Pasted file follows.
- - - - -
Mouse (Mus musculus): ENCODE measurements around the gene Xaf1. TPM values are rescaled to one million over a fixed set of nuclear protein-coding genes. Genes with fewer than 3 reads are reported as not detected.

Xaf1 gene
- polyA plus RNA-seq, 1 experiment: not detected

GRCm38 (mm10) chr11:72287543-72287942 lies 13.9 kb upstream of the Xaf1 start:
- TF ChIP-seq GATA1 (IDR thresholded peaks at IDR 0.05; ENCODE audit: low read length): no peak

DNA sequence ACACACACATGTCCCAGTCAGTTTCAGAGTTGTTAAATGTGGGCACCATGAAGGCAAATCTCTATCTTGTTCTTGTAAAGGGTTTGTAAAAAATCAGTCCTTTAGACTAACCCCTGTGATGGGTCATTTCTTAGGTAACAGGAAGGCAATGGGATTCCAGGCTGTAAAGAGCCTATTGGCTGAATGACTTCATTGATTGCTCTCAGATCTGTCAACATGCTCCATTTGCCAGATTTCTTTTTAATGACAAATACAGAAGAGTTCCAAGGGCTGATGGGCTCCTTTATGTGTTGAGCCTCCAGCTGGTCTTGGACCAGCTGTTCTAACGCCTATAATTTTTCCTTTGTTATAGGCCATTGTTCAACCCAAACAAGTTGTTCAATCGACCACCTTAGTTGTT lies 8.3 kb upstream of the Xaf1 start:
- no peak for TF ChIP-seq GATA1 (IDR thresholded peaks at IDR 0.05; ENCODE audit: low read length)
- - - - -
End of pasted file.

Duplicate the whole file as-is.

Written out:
Mouse (Mus musculus): ENCODE measurements around the gene Xaf1. TPM values are rescaled to one million over a fixed set of nuclear protein-coding genes. Genes with fewer than 3 reads are reported as not detected.

Xaf1 gene
- polyA plus RNA-seq, 1 experiment: not detected

GRCm38 (mm10) chr11:72287543-72287942 lies 13.9 kb upstream of the Xaf1 start:
- TF ChIP-seq GATA1 (IDR thresholded peaks at IDR 0.05; ENCODE audit: low read length): no peak

DNA sequence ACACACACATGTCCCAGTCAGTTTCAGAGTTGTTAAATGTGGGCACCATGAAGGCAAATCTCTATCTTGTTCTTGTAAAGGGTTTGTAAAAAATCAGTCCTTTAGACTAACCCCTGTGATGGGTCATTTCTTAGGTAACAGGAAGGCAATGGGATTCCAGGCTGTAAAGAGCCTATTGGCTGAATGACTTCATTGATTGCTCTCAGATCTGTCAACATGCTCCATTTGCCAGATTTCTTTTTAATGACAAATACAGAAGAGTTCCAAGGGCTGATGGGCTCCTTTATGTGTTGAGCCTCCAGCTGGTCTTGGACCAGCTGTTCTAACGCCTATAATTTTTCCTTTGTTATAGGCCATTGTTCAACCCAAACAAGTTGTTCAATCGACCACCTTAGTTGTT lies 8.3 kb upstream of the Xaf1 start:
- no peak for TF ChIP-seq GATA1 (IDR thresholded peaks at IDR 0.05; ENCODE audit: low read length)